February 26


 I had forgotten how long and hard the trip is to Samoa.  We left State College on Monday, February 24 at 7:15 am and arrived in Apia, Samoa on Tuesday at 2:25 am.  We arrived in Asau around 2:00 pm on Tuesday.  The flight time was about 17 hours, ferry time of about 50 mins., bus ride of 45 min. and truck ride of 2 hours.  That left lots of waiting time at airports and the ferry.  The entire trip took about 38 hours, plus or minus.  During that time we got very little sleep and of course in the excitement of the trip neither Tai nor I slept much the night before we left.  I figure that we went almost three days without any sleep. 

It is easy to forget how humid Samoa is.  I was soaked in sweat within a few minutes of leaving the airplane in Apia.  I remember in 1968 getting off Pan American Airlines in Pago Pago and as I stepped out of the airplane it felt as if I had just opened an oven as the heat and humidity hit me.  It wasnít much different this time except that we arrived in the early morning hours and the humidity was a little less oppressive.  I have lived in and traveled to other tropical locations but have never been in any place as humid as the islands.  All-in-all, the heat and humidity is a better alternative to what we left in State College.  We traded the remnants of 14 inches of snow and grey Centre County skies for white sand beaches and blue skies.  I think it was somewhere around 19 degrees when we left for the airport and there were predictions of snow for later that day.  The high today was 91. 

The last two times I visited Samoa I approached the trip with some apprehension with the fear that I would be disappointed.  Each time my fears have been unfounded and the ferry ride helped to reinforce how beautiful the islands are.  The first thing that strikes you is the colors.  There are three dominate colors in Samoa; green, blue, and white.  The sky is a clear robin egg blue that darkens as it reaches the horizon and is broken up by high white thunderhead clouds that run from cotton white to a dark grey.  The sea is several shades of blue.  On the reefs the water is turquoise and emerald depending on the depth.  As you get to the deeper areas the sea turns a royal blue that reminds me of the ink we used in schools in the days of fountain pens.  From a distance all you see of the islands is various shades of green.  The rich vegetation covers any other man made or natural colors that might be there.  The exceptions are the lava fields that introduce black to an otherwise green landscape.  The flowers are made even more beautiful by the contrasting green vegetation.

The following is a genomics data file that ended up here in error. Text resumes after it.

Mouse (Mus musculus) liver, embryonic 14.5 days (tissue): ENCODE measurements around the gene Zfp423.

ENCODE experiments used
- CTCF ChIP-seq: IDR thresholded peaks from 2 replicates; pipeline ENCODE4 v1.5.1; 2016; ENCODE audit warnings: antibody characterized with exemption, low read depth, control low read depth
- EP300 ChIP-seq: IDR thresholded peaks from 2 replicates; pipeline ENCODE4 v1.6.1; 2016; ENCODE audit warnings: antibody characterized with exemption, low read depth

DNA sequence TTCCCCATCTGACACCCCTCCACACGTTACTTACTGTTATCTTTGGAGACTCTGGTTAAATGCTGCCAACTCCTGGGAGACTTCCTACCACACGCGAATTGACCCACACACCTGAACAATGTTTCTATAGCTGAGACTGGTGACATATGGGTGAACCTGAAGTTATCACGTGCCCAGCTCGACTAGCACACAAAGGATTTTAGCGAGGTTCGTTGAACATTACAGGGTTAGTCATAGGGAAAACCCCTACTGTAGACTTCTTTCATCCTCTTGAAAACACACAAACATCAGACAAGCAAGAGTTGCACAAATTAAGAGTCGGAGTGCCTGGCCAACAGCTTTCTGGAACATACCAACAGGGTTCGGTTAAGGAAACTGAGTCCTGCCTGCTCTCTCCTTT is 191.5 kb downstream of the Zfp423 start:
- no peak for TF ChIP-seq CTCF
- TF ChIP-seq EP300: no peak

We are staying in Taiís sistersí house in Asau, Savaii.  Samoa is made up of two principle islands with Savaii being the largest, but the most remote.  Asau is near the western end of the island is one of the more remote villages. Life here is still very traditional and the area is less developed than on the main island, Upolu.

 We didnít do much today except getting some much needed rest.  I got up at 5:00 am for a walk and jog and didnít accomplish much other than wake a lot of dogs and scare some pigs.  Later Tai and I went down to the Methodist Church in the center of the village to watch performances being put on by the young women of the church for a district meeting of the womanís auxiliary.  These were choreographed to traditional hymns as well as a rousing version of Cucaracha.  Not very Samoan, but lots of fun.   This afternoon I watched one of the women of the family weave a mat.  This is all hand done and takes weeks to complete.  

It is now overcast and trying to rain.  I expect that we will have a heavy rain shower soon.  There is distant thunder and you can smell the ozone.

 Tofa, George